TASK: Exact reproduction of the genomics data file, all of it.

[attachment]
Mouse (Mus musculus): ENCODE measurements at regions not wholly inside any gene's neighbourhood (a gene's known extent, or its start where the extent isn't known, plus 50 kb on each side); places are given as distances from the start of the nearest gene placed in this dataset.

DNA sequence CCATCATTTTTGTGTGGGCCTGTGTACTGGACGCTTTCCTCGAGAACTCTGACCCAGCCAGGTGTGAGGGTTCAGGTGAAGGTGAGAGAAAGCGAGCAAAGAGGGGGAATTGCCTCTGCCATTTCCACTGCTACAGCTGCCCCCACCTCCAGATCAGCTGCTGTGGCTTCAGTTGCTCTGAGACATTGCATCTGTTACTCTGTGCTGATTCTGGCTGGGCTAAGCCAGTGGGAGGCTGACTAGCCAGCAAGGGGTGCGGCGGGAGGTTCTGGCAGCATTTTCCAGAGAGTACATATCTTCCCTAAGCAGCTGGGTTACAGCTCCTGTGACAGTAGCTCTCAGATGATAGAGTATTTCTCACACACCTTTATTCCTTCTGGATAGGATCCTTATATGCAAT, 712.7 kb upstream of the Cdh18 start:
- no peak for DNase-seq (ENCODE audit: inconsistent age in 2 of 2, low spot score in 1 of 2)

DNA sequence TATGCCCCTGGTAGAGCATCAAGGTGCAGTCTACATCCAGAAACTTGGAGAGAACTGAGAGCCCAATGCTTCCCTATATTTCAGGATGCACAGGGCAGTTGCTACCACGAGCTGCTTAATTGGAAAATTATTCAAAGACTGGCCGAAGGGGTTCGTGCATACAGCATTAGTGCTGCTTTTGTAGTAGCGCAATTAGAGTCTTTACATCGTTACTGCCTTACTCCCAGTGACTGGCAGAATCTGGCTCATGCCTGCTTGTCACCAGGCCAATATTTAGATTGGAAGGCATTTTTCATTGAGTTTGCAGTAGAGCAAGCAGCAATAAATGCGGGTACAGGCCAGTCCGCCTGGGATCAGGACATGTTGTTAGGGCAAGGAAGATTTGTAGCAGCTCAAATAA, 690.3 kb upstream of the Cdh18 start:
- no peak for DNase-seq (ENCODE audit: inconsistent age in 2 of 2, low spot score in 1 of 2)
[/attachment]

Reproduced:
Mouse (Mus musculus): ENCODE measurements at regions not wholly inside any gene's neighbourhood (a gene's known extent, or its start where the extent isn't known, plus 50 kb on each side); places are given as distances from the start of the nearest gene placed in this dataset.

DNA sequence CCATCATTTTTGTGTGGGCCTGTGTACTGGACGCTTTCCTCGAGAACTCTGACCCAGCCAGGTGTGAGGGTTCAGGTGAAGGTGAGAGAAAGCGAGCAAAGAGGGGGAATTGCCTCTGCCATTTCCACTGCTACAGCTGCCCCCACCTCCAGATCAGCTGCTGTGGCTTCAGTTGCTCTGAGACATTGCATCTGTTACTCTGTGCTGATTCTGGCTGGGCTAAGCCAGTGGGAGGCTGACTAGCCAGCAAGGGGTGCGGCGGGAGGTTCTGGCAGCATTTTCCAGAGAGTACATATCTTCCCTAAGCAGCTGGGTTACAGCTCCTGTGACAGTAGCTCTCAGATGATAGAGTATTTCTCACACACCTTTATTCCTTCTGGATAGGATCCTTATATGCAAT, 712.7 kb upstream of the Cdh18 start:
- no peak for DNase-seq (ENCODE audit: inconsistent age in 2 of 2, low spot score in 1 of 2)

DNA sequence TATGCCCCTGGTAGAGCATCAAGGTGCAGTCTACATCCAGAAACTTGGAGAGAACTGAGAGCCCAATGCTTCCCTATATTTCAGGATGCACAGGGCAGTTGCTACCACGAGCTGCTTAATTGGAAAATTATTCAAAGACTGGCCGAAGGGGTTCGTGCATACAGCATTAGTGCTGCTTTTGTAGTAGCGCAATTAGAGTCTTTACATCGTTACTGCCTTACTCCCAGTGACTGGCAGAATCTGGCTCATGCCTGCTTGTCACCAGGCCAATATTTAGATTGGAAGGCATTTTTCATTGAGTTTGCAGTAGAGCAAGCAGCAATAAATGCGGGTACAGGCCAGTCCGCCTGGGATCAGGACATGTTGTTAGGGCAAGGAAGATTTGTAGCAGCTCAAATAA, 690.3 kb upstream of the Cdh18 start:
- no peak for DNase-seq (ENCODE audit: inconsistent age in 2 of 2, low spot score in 1 of 2)